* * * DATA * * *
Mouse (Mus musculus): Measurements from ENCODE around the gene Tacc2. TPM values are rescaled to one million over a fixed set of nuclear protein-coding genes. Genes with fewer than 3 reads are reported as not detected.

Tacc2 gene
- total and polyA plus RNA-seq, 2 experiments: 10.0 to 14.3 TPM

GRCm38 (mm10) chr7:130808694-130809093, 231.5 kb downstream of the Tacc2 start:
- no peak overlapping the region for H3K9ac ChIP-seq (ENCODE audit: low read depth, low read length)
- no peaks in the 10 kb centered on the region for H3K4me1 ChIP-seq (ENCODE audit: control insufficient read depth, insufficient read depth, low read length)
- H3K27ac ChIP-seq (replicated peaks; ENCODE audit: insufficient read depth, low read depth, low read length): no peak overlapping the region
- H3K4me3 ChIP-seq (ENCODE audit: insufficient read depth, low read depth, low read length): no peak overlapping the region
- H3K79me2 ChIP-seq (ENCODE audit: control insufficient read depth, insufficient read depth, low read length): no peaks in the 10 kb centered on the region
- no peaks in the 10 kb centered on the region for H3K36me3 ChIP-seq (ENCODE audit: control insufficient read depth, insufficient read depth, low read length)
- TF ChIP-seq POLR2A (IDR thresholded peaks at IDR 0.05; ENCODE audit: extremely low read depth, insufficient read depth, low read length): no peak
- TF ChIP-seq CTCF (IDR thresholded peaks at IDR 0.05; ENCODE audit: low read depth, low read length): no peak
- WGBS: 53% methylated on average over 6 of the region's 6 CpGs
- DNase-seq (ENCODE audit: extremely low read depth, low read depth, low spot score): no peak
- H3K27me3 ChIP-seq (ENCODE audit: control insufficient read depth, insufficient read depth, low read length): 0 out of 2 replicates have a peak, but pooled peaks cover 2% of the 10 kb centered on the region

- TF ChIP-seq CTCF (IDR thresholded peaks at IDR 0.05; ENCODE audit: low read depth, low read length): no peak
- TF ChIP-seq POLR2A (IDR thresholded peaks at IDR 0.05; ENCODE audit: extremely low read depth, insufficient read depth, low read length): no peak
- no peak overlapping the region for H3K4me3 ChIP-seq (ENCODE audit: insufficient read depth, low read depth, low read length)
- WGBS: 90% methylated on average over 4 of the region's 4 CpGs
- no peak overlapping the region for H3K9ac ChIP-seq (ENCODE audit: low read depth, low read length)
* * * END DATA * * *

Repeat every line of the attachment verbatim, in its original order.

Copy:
Mouse (Mus musculus): Measurements from ENCODE around the gene Tacc2. TPM values are rescaled to one million over a fixed set of nuclear protein-coding genes. Genes with fewer than 3 reads are reported as not detected.

Tacc2 gene
- total and polyA plus RNA-seq, 2 experiments: 10.0 to 14.3 TPM

GRCm38 (mm10) chr7:130808694-130809093, 231.5 kb downstream of the Tacc2 start:
- no peak overlapping the region for H3K9ac ChIP-seq (ENCODE audit: low read depth, low read length)
- no peaks in the 10 kb centered on the region for H3K4me1 ChIP-seq (ENCODE audit: control insufficient read depth, insufficient read depth, low read length)
- H3K27ac ChIP-seq (replicated peaks; ENCODE audit: insufficient read depth, low read depth, low read length): no peak overlapping the region
- H3K4me3 ChIP-seq (ENCODE audit: insufficient read depth, low read depth, low read length): no peak overlapping the region
- H3K79me2 ChIP-seq (ENCODE audit: control insufficient read depth, insufficient read depth, low read length): no peaks in the 10 kb centered on the region
- no peaks in the 10 kb centered on the region for H3K36me3 ChIP-seq (ENCODE audit: control insufficient read depth, insufficient read depth, low read length)
- TF ChIP-seq POLR2A (IDR thresholded peaks at IDR 0.05; ENCODE audit: extremely low read depth, insufficient read depth, low read length): no peak
- TF ChIP-seq CTCF (IDR thresholded peaks at IDR 0.05; ENCODE audit: low read depth, low read length): no peak
- WGBS: 53% methylated on average over 6 of the region's 6 CpGs
- DNase-seq (ENCODE audit: extremely low read depth, low read depth, low spot score): no peak
- H3K27me3 ChIP-seq (ENCODE audit: control insufficient read depth, insufficient read depth, low read length): 0 out of 2 replicates have a peak, but pooled peaks cover 2% of the 10 kb centered on the region

- TF ChIP-seq CTCF (IDR thresholded peaks at IDR 0.05; ENCODE audit: low read depth, low read length): no peak
- TF ChIP-seq POLR2A (IDR thresholded peaks at IDR 0.05; ENCODE audit: extremely low read depth, insufficient read depth, low read length): no peak
- no peak overlapping the region for H3K4me3 ChIP-seq (ENCODE audit: insufficient read depth, low read depth, low read length)
- WGBS: 90% methylated on average over 4 of the region's 4 CpGs
- no peak overlapping the region for H3K9ac ChIP-seq (ENCODE audit: low read depth, low read length)